115 Garish signs : NEONS
116 Adds more lubricant to : REOILS
117 Good name, informally : REP
118 Jedi who trained Luke : YODA

Down

1 Central American rodent that resembles a guinea pig : AGOUTI
2 TV host with two Peabodys : JOHN OLIVER
3 Sports brand with a three-stripe logo : ADIDAS
4 Sculptor who said “I invent nothing, I rediscover” : RODIN
5 Completely defeat, as a noob : PWN
6 Deep-six : CAN
7 Kirsten Gillibrand, to Hillary Clinton, once : PROTEGEE
8 Connective tissue that runs along the outer thigh, familiarly : IT BAND
9 Prayer garment : SHAWL
10 Farm enclosure : PEN
11 Doing some menial duty, in old army lingo : ON KP
12 Reinforces, with “up” : SHORES …
13 Puckish : ELFIN
14 Dramatic intro : DRUMROLL
15 Jedi trained by Luke : REY
16 Jedi related to Luke : ANAKIN
17 Grilled sandwich : PANINI
18 Go by : ELAPSE
20 State of drunken confusion : FUDDLE
25 Media restriction : GAG RULE
28 Goes quickly : HIES
32 Venture to state : DARE SAY
33 Azalea with the 2014 #1 hit “Fancy” : IGGY
34 Up to one’s ears : AWASH
36 Caffeinated aspirin brand : ANACIN
40 A tool or a spray : AXE
42 Fit of pique : SNIT
43 Parlor pics : TATS
44 Invite to one’s home : HAVE IN
45 To the extent that : SO FAR AS
46 Black Lives Matter gathering, e.g. : PROTEST
47 “Let me pay for that” : I GOT YOU
49 Bundle of hay : BALE
50 “Twilight” protagonist : BELLA
51 Silver-screen actress known as “The British Bombshell” : ANNA LEE
52 TV-MA’s film equivalent : R-RATING
53 Has away with words? : DELETES
55 Stand-up comedian Mike : EPPS
56 Spam spewers : BOTS
60 Many musical chords : TRIADS
61 Classic laundry brand : RINSO
62 First-class : A-ONE
63 Church recess : APSE
66 Feeling amenable (found hidden in this clue!) : GAME
67 Bony projection found just behind the ear : MASTOID
70 Cause’s partner : EFFECT
72 Gaggle : BEVY
73 V.I.P. above veep : PRES
75 Knowledgeable : LEARNED
76 Parody, say : MIMIC
79 Cold storage facilities : FREEZERS
80 Where crumbs might accumulate during a meal : LAP
81 Summer Olympics usually take place in one : LEAP YEAR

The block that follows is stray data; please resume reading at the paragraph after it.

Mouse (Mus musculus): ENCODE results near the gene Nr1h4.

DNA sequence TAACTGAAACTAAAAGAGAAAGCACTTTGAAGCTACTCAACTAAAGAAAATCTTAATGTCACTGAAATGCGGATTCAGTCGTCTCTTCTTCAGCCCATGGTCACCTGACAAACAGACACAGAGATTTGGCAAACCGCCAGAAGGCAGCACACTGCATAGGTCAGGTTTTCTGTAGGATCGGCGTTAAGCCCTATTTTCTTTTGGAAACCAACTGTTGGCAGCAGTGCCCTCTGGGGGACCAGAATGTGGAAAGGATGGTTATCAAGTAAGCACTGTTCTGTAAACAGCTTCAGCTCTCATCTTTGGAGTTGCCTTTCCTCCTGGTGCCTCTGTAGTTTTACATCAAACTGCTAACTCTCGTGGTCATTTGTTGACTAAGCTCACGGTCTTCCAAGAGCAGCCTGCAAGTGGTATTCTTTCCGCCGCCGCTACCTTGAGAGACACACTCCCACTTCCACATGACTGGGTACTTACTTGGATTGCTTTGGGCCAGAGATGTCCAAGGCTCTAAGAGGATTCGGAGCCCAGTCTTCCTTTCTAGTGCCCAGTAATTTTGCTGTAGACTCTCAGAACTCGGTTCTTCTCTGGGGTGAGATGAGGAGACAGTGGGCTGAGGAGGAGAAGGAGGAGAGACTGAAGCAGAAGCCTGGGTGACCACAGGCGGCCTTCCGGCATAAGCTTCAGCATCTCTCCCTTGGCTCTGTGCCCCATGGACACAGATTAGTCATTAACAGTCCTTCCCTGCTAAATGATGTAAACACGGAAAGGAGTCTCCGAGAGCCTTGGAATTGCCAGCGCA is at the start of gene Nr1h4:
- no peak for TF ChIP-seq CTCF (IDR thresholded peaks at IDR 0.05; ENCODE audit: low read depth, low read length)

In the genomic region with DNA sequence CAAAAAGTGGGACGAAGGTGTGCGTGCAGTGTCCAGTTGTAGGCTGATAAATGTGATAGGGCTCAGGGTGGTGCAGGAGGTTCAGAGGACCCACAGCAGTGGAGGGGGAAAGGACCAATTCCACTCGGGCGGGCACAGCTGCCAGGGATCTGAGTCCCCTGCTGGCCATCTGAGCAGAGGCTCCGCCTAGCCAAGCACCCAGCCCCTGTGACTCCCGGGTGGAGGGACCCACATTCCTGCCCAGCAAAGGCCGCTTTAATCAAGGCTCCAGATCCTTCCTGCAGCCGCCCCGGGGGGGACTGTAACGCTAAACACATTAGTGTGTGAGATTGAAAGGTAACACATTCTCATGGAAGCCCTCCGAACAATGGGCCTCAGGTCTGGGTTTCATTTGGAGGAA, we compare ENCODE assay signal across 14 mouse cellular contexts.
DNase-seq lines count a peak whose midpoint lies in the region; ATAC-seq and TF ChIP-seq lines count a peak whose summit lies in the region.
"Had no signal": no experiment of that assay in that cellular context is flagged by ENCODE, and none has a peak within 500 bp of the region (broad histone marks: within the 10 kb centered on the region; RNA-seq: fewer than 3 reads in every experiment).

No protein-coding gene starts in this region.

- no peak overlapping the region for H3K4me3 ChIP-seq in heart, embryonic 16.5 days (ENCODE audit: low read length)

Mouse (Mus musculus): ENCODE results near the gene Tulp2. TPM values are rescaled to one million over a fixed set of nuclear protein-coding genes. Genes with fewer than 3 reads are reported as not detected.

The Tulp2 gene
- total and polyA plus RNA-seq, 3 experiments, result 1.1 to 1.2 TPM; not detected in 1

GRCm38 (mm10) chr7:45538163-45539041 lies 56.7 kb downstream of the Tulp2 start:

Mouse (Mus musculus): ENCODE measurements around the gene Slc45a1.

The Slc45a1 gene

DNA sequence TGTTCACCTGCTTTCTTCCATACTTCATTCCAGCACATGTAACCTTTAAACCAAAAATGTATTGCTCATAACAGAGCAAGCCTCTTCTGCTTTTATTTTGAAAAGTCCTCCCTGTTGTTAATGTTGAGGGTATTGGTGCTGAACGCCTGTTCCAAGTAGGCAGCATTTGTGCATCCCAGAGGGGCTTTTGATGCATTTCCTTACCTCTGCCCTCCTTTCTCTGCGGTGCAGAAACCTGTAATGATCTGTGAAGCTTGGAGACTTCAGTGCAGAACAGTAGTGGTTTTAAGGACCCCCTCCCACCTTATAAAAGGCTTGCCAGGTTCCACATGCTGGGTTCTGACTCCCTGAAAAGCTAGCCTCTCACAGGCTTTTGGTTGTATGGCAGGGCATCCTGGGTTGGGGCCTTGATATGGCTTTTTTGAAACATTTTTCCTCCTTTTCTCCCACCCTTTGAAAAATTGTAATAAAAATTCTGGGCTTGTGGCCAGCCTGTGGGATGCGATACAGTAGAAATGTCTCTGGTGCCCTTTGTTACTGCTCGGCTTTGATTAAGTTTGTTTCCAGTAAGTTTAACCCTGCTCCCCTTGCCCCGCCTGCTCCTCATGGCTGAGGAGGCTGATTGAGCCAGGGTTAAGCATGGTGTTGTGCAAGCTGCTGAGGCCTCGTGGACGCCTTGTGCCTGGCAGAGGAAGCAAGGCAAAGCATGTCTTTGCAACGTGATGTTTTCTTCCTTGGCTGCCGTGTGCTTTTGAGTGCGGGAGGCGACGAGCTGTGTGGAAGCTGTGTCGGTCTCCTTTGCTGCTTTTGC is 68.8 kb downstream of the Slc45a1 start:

82 Thumb-twiddling : IDLE
86 Kelly on the Hollywood Walk of Fame : RIPA
87 Op-eds, e.g. : ESSAYS
88 Hit hard, as brakes : SLAMON
89 Hook, for one : PIRATE
90 Sends an invitation for : ASKS TO
91 Be against : OPPOSE
92 Sorted laundry load : COLORS
93 Philippine port with a reduplicative name : ILOILO
94 Euphemistic “extremely” : DARNED
95 The so-called “Pearl of the Black Sea” : ODESSA
97 Word before hand or jaw : UPPER …
99 Quarters costing dollars? : HOTEL
100 ___ Center, home of the Orlando Magic : AMWAY
103 Father of Anne Frank : OTTO
107 Layer of farmland? : HEN
108 What yellowfin is marketed as : AHI
110 “People ___ talking” : ARE
111 Indy inits. : STP

11 thoughts on “0927-20 NY Times Crossword 27 Sep 20, Sunday”

  1. 40:28 with two lookups in the NW corner. Had MUDDLE before FUDDLE. Did not know TYR or AGOUTI and the OLIVE rebus also got me as it was the last to fall and I did not step thru the clues to come to 78A and get an AHA moment. Also did not understand PWN. According to Google:

    The term was created accidentally by the misspelling of “own” in video game design due to the keyboard proximity of “O” and “P.” It implies domination or humiliation of a rival, used primarily in the Internet-based video game culture to taunt an opponent who has just been soundly defeated (e.g., “You just got pwned!”)
    It’s also typically used to imply that someone has been controlled or compromised, for example “I was pwned in the Adobe data breach”.

  2. 54:46 “Stuffed olive” had me stumped for a bit, then had “Ren” instead of “Rey” because after the first Star Wars movie in 1977, I was happy with the ending and never saw any of the prequels or sequels…

  3. 25:14, no errors. Clever. Mildly confused for a bit after filling in OLIVE, thinking all the theme entries were going to involve rebuses. Most enjoyable … 🙂.

  4. Back to normal…or a bit worse. Problems with NW and SE. 47:13 with a couple of lookups. Flying back to Alaska from Washington tomorrow. 🤯

  5. 49:00 – with a couple of cheats (so technically a DNF) and a couple of good guesses. I never felt comfortable with this one although I got the theme early. I whiffed on the NW at first then did the rest of the puzzle so I actually got STUFFED OLIVE first, saw there was only one circle in 31A and got the rebus pretty quickly. Nevertheless, not one of my finer efforts overall.

    IT BAND? Really? I just call it a “Charlie horse” when it gets hit. FWIW – it’s the iliotibial bone – hence IT BONE. I need to go back to anatomy class.

    PWN?? – no comment.

    Best –

  6. “Playing With Food” on Sunday, 9/27/2020 was the best puzzle in recent years. It took me two sittings, but the ‘stuffed olive’ and ‘John Oliver’ vertically was great! I have worked every Sunday NYT puzzle for the past 20 + years. Keep up the great work! Many thanks.

  7. 1:24:25 with 2 errors…I knew “angle dust” was pcp but I was sure that 5D was own…I also spelled Rey as Rei.
    This is the first time I can remember only one rebus square in a puzzle which also slowed me down.
    Very clever but not very enjoyable IMO.👎
    Stay safe and go Ravens😀

  8. Well, I did it again; posted “no errors” before a careful review and edit. Had OWN for 5D leaving me with OCP for 5A which should have given me pause but I forgot to return to the scene of the crime.